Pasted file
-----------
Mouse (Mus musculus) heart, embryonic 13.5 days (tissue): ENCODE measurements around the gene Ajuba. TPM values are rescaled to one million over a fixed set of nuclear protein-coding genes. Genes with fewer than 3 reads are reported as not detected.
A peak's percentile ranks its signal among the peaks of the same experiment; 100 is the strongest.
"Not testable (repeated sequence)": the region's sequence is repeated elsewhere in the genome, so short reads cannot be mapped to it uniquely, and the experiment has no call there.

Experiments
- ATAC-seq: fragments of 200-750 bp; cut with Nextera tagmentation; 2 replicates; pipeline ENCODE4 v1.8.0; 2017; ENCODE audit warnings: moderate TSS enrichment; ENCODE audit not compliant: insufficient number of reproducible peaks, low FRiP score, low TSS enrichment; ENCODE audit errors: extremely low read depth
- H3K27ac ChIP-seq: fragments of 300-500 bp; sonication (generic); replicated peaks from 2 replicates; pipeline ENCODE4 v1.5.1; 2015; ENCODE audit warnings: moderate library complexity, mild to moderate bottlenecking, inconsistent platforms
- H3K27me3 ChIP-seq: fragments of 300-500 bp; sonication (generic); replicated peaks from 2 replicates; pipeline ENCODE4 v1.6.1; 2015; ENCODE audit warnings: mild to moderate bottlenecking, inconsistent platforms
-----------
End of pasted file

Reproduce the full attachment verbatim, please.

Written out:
Mouse (Mus musculus) heart, embryonic 13.5 days (tissue): ENCODE measurements around the gene Ajuba. TPM values are rescaled to one million over a fixed set of nuclear protein-coding genes. Genes with fewer than 3 reads are reported as not detected.
A peak's percentile ranks its signal among the peaks of the same experiment; 100 is the strongest.
"Not testable (repeated sequence)": the region's sequence is repeated elsewhere in the genome, so short reads cannot be mapped to it uniquely, and the experiment has no call there.

Experiments
- ATAC-seq: fragments of 200-750 bp; cut with Nextera tagmentation; 2 replicates; pipeline ENCODE4 v1.8.0; 2017; ENCODE audit warnings: moderate TSS enrichment; ENCODE audit not compliant: insufficient number of reproducible peaks, low FRiP score, low TSS enrichment; ENCODE audit errors: extremely low read depth
- H3K27ac ChIP-seq: fragments of 300-500 bp; sonication (generic); replicated peaks from 2 replicates; pipeline ENCODE4 v1.5.1; 2015; ENCODE audit warnings: moderate library complexity, mild to moderate bottlenecking, inconsistent platforms
- H3K27me3 ChIP-seq: fragments of 300-500 bp; sonication (generic); replicated peaks from 2 replicates; pipeline ENCODE4 v1.6.1; 2015; ENCODE audit warnings: mild to moderate bottlenecking, inconsistent platforms